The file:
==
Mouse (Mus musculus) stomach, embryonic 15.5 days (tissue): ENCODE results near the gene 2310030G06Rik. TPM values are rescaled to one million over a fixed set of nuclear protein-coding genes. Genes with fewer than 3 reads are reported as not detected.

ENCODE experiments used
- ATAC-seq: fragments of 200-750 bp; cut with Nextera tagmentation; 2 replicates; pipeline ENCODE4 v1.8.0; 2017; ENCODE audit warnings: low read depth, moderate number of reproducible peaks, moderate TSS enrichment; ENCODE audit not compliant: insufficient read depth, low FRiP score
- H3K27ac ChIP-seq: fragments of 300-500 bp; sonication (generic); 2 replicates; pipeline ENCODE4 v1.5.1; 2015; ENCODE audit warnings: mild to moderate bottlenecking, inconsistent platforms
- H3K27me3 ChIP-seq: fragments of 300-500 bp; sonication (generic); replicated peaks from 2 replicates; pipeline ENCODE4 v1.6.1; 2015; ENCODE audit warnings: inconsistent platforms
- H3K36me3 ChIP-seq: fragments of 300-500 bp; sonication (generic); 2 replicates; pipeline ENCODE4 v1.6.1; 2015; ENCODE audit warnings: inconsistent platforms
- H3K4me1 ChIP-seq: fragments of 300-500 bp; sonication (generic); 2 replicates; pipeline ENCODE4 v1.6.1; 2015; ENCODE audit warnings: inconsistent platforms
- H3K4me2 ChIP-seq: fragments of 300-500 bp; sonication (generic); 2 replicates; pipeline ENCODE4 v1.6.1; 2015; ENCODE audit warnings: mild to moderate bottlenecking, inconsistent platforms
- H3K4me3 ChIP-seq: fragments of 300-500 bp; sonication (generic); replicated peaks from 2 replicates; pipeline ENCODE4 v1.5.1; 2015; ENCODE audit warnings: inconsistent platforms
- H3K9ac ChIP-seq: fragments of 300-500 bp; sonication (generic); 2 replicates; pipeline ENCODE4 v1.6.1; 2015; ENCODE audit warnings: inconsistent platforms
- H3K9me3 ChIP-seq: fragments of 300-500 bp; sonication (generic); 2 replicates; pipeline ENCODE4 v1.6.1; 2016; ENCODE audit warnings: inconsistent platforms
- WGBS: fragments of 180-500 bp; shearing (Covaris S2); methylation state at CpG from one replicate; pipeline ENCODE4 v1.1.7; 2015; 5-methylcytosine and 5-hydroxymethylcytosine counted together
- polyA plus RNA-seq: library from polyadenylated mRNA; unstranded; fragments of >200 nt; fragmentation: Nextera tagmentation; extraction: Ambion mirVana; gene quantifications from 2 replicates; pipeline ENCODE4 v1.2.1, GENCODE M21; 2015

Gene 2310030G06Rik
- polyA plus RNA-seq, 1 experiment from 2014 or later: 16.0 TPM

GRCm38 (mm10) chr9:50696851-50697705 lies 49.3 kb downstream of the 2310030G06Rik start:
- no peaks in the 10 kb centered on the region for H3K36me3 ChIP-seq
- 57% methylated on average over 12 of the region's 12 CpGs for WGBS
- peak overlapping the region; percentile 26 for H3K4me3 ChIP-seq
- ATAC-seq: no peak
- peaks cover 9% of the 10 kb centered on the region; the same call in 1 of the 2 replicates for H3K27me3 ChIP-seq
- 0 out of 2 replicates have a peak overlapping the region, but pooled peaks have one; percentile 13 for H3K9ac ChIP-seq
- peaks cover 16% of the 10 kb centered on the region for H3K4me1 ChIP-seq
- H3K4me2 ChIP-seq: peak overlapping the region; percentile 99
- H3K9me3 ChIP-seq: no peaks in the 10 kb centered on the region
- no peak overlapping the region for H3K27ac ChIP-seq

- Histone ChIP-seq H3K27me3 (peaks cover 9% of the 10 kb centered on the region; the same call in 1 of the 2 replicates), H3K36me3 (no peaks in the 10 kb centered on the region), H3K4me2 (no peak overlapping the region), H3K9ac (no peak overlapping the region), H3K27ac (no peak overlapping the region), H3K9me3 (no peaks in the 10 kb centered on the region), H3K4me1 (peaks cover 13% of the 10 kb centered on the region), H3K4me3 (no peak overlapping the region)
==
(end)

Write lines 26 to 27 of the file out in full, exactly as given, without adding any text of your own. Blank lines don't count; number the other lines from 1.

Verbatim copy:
- no peak overlapping the region for H3K27ac ChIP-seq

- Histone ChIP-seq H3K27me3 (peaks cover 9% of the 10 kb centered on the region; the same call in 1 of the 2 replicates), H3K36me3 (no peaks in the 10 kb centered on the region), H3K4me2 (no peak overlapping the region), H3K9ac (no peak overlapping the region), H3K27ac (no peak overlapping the region), H3K9me3 (no peaks in the 10 kb centered on the region), H3K4me1 (peaks cover 13% of the 10 kb centered on the region), H3K4me3 (no peak overlapping the region)